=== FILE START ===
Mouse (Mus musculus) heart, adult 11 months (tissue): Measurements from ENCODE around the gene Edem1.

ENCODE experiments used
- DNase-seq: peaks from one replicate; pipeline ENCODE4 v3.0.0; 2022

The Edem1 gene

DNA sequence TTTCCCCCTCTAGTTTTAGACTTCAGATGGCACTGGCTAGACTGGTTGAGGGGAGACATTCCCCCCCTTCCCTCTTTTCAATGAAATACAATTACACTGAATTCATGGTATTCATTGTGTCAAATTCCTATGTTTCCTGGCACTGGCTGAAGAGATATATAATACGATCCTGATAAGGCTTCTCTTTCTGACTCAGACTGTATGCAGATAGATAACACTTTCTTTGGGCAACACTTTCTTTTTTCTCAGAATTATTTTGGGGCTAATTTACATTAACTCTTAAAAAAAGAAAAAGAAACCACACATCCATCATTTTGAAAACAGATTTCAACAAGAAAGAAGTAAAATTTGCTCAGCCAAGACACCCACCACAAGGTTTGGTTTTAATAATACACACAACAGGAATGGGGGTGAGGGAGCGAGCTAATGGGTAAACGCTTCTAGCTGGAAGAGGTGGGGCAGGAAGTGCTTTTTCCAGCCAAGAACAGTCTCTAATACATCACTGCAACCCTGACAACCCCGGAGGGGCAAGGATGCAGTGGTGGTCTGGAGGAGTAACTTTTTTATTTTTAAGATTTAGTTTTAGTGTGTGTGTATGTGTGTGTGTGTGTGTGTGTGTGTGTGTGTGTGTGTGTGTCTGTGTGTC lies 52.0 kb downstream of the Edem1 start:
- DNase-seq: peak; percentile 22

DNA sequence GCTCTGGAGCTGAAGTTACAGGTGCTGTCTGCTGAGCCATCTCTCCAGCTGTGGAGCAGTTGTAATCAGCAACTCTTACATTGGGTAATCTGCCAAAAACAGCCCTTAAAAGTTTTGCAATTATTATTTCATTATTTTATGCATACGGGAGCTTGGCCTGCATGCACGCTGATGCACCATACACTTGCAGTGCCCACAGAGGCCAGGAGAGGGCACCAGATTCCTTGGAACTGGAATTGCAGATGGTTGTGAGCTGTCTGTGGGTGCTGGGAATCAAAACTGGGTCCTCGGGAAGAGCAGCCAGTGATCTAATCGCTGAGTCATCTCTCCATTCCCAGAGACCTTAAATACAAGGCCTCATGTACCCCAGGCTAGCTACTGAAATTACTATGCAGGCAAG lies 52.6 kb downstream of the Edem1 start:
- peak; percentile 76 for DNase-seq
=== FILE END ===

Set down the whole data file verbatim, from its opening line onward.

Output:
Mouse (Mus musculus) heart, adult 11 months (tissue): Measurements from ENCODE around the gene Edem1.

ENCODE experiments used
- DNase-seq: peaks from one replicate; pipeline ENCODE4 v3.0.0; 2022

The Edem1 gene

DNA sequence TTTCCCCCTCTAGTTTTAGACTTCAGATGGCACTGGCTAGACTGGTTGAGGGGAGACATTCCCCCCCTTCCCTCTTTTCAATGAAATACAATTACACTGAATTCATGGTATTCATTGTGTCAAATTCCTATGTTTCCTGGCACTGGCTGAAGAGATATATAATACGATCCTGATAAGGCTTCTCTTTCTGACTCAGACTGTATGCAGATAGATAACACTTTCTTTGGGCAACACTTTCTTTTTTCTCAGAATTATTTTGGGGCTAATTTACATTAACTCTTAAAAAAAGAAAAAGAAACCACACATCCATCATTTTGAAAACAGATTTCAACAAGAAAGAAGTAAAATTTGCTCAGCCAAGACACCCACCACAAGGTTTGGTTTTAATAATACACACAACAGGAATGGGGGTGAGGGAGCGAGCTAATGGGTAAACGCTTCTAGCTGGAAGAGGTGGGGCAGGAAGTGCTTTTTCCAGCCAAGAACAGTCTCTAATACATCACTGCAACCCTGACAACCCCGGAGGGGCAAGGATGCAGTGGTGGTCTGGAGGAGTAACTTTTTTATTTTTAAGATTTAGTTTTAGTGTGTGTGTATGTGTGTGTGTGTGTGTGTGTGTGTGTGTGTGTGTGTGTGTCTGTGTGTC lies 52.0 kb downstream of the Edem1 start:
- DNase-seq: peak; percentile 22

DNA sequence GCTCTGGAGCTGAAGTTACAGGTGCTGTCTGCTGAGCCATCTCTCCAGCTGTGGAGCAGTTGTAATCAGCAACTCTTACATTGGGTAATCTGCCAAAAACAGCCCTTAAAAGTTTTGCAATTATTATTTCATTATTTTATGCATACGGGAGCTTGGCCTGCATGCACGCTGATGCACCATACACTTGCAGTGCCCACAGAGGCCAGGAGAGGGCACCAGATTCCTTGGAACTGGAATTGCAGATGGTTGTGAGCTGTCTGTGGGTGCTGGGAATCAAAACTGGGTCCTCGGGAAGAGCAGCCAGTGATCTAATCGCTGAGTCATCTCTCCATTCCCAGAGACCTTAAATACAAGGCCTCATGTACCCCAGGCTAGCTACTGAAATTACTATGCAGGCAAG lies 52.6 kb downstream of the Edem1 start:
- peak; percentile 76 for DNase-seq